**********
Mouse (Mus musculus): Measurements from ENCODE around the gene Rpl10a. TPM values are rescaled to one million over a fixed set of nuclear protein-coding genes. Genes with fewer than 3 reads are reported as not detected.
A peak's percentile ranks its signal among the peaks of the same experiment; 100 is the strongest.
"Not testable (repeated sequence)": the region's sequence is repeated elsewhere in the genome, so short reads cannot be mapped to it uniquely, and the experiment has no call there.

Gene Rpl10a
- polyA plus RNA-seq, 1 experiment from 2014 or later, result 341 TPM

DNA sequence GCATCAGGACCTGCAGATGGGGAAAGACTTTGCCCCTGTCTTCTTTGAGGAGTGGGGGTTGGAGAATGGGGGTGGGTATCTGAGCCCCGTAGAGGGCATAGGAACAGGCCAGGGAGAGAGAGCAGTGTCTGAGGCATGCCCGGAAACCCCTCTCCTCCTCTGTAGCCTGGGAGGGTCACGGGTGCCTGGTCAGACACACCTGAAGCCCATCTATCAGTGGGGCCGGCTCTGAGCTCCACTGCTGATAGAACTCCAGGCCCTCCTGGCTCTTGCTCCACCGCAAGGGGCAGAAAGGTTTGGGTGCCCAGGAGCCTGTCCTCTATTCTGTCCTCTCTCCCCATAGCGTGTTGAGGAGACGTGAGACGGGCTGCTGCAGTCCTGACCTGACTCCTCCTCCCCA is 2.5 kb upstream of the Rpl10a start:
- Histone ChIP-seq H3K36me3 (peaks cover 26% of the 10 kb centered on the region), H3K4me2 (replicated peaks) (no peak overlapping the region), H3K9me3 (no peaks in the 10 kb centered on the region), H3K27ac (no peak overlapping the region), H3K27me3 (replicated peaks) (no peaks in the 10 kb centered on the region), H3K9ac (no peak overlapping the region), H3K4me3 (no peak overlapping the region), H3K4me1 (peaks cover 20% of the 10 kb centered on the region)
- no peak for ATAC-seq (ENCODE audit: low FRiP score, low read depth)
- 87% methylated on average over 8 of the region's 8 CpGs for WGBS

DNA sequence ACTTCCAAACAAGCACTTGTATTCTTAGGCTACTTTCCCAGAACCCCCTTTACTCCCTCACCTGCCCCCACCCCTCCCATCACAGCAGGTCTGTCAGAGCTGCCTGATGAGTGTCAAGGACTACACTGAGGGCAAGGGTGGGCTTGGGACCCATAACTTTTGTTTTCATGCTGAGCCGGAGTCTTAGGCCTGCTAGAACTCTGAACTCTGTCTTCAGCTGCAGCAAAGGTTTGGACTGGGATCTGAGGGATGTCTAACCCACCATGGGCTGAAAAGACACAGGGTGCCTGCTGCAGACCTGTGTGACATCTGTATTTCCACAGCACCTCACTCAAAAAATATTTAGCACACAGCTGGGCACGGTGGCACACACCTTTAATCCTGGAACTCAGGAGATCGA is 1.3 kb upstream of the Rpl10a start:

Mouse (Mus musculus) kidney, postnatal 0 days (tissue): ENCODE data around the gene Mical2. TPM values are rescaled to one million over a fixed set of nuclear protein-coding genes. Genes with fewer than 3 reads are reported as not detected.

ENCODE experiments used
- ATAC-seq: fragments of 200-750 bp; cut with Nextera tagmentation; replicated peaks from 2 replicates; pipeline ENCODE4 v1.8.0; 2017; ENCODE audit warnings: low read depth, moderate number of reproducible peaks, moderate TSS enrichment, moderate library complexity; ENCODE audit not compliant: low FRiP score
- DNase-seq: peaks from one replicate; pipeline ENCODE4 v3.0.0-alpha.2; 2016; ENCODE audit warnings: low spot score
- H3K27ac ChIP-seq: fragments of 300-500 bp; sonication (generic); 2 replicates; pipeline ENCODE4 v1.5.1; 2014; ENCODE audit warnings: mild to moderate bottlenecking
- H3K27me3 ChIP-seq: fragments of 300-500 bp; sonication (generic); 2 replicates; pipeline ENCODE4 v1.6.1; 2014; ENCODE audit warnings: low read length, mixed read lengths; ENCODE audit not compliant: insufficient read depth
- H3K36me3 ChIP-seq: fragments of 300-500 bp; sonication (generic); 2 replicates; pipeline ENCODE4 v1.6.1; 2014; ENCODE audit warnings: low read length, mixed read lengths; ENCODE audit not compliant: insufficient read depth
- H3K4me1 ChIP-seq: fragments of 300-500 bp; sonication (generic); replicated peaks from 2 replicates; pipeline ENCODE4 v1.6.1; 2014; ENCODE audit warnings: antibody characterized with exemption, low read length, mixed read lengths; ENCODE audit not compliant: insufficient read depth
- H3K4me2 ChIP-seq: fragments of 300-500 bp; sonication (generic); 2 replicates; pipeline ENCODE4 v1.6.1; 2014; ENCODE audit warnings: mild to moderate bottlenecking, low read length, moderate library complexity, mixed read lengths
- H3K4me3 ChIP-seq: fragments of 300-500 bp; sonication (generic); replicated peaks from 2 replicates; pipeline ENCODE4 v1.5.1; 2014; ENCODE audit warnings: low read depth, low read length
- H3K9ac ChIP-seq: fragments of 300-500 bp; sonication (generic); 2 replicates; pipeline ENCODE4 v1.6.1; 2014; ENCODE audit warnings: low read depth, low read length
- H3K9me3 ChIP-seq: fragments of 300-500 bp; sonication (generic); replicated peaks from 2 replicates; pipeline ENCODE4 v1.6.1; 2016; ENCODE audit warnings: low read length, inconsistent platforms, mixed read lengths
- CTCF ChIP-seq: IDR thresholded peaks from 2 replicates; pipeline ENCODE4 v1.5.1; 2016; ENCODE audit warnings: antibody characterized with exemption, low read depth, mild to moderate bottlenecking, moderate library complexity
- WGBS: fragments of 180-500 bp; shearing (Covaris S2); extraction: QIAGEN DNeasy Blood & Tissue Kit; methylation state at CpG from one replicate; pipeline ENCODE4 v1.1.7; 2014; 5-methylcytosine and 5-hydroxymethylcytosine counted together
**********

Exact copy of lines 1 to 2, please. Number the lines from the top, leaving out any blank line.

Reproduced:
Mouse (Mus musculus): Measurements from ENCODE around the gene Rpl10a. TPM values are rescaled to one million over a fixed set of nuclear protein-coding genes. Genes with fewer than 3 reads are reported as not detected.
A peak's percentile ranks its signal among the peaks of the same experiment; 100 is the strongest.